Manfred Greiffenstein (1952-2016)
The Greiffenstein-Kaplan Award, formerly the Edith Kaplan Award, was originated and funded by Manfred F. Greiffenstein (1952-2016). Dr. Greiffenstein obtained his Ph.D. in Clinical Psychology with a specialty in Clinical Neuropsychology from Wayne State University in 1983. He completed his internship in Clinical Neuropsychology at the Boston VA Healthcare in 1983 and advanced training in polysomnography and the diagnosis and treatment of sleep disorders at the Allen Park VA Healthcare in 1989. In addition to being board certified in both Forensic Psychology and Clinical Neuropsychology by the American Board of Professional Psychology, Dr. Greiffenstein was also board certified in Clinical Sleep Disorders by the American Board of Sleep Medicine.
Dr. Greiffenstein was a Fellow of the American Psychological Association and the American Academy of Sleep Medicine. He published widely in the area of forensic neuropsychology. He is especially well known for his interests in history and evolutionary psychology, for having dispelled various myths of forensic neuropsychology, for developing the Reliable Digit Span metric for performance validity assessment, and for studying many diverse issues related to the examination of mTBI litigants. Beyond his academic and professional accomplishments, Dr. Greiffenstein was described by those who knew him as a brilliant, big-hearted, iconoclast and loving family man.
Dr. Greiffenstein was especially proud to list among his many activities that he created and fully endowed the Edith Kaplan Student Research Award. He was a judge of eligible scientific presentations for this award at the Annual Meetings of the American Academy of Clinical Neuropsychology from 2006 to 2015. In memoriam to Dr. Greiffenstein, the AACN is pleased and proud to continue the tradition of this award. In recognition and tribute to the originator, the award has been renamed to reflect Dr. Greiffenstein’s key contribution.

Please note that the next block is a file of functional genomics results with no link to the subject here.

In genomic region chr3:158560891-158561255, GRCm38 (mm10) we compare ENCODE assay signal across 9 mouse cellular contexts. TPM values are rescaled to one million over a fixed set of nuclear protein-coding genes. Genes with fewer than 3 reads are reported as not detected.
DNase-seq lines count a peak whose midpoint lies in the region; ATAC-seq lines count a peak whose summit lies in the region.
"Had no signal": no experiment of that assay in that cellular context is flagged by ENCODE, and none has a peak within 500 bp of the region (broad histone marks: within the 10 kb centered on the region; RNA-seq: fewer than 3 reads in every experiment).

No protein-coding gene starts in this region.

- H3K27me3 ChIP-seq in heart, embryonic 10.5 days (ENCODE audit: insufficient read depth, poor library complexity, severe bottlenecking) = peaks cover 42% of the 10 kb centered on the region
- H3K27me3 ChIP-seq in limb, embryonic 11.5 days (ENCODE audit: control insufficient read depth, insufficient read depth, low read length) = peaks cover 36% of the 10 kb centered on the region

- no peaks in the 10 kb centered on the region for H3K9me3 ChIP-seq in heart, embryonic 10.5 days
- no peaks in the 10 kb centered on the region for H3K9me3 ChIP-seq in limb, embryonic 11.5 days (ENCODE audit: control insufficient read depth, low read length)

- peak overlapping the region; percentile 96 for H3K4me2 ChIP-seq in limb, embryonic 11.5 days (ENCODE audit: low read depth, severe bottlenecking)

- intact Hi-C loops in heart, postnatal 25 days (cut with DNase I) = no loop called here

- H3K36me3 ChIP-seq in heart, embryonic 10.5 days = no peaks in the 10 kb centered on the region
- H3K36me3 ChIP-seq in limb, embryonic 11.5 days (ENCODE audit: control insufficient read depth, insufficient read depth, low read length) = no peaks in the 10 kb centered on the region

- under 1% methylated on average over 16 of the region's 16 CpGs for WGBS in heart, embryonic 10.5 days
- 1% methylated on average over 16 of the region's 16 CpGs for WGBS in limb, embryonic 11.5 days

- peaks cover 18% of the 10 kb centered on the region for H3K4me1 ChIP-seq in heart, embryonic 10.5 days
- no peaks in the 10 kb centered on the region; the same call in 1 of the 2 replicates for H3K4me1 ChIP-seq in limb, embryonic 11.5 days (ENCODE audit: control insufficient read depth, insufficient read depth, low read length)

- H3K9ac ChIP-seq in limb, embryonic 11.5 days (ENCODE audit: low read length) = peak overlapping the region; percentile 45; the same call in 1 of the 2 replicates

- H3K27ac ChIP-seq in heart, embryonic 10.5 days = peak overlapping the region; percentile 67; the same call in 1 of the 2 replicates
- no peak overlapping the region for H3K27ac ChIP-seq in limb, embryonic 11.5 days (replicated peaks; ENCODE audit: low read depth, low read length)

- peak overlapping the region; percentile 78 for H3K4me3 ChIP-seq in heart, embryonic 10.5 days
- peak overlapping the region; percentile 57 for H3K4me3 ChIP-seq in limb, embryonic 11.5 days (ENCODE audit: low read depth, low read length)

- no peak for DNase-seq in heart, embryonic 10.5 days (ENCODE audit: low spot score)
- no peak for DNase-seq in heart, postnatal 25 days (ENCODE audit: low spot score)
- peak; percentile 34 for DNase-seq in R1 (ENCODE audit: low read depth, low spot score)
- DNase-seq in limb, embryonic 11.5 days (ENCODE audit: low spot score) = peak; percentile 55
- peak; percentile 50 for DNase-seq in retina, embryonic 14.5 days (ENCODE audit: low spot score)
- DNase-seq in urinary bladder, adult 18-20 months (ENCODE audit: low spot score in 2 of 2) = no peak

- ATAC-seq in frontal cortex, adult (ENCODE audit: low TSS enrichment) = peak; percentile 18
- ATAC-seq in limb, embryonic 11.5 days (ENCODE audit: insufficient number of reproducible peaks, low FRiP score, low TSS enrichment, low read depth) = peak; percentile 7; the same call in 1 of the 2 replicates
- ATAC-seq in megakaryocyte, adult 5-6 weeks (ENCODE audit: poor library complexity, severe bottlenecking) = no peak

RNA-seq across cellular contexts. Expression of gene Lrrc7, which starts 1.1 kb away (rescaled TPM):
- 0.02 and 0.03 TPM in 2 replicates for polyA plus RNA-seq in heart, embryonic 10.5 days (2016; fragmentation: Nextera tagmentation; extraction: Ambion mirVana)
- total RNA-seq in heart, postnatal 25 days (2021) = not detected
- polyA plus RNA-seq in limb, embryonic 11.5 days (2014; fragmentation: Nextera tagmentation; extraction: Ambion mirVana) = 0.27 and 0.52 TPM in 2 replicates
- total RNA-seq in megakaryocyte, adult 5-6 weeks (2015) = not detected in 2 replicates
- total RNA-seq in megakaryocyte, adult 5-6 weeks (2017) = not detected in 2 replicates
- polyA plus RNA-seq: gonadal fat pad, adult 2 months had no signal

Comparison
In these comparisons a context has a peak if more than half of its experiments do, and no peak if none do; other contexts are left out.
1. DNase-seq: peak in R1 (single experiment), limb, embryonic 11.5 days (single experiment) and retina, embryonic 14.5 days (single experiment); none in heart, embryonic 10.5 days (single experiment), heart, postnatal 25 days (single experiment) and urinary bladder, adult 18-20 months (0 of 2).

Edith Kaplan (1924-2009)
Dr. Edith Kaplan completed her Ph.D. at Clark University in Worcester. She worked at the Boston VA and the Boston University Aphasia Research Center where she collaborated with luminaries like Norman Geschwind and Harold Goodglass. At the time of her death at age 85, she was working as a Professor of Psychology at Suffolk University and as an adjunct Professor in the Departments of Neurology and Psychiatry at Boston University School of Medicine.
Dr. Kaplan was a pioneer in the development of education and training in clinical neuropsychology. She was one of the founders of the American Board of Clinical Neuropsychology and one of the first to earn diplomate status. She served as the president of the International Neuropsychology Society and the president of Division 40 (Clinical Neuropsychology) of the American Psychological Association.
Dr. Kaplan is widely regarded as one of the founders of modern clinical neuropsychology. She is best known for her pioneering work on the “Boston Process Approach” and test development. She developed or co-developed numerous measures such as WAIS-R-NI, Delis-Kaplan Executive Function System, Boston Diagnostic Aphasia Examination, Boston Naming Test, and the California Verbal Learning Test. She conducted research in the areas of disconnection syndromes, the process approach to neuropsychological assessment, and analytic methods for clock drawings. She made important contributions to the field of neuropsychology through her dedication to teaching and promotion of clinical neuropsychology as a specialty in psychology.
The Greiffenstein-Kaplan Award is conferred in recognition of excellence in abstract submission and scientific poster presentation by a student at the annual meeting of the AACN. Students eligible for the Greiffenstein-Kaplan Award are the first authors on their posters and are present at AACN to present them.
If you would like to contribute to the award fund so that students can continue to receive financial support, along with the important merit recognition of their accomplishment, please use the following form.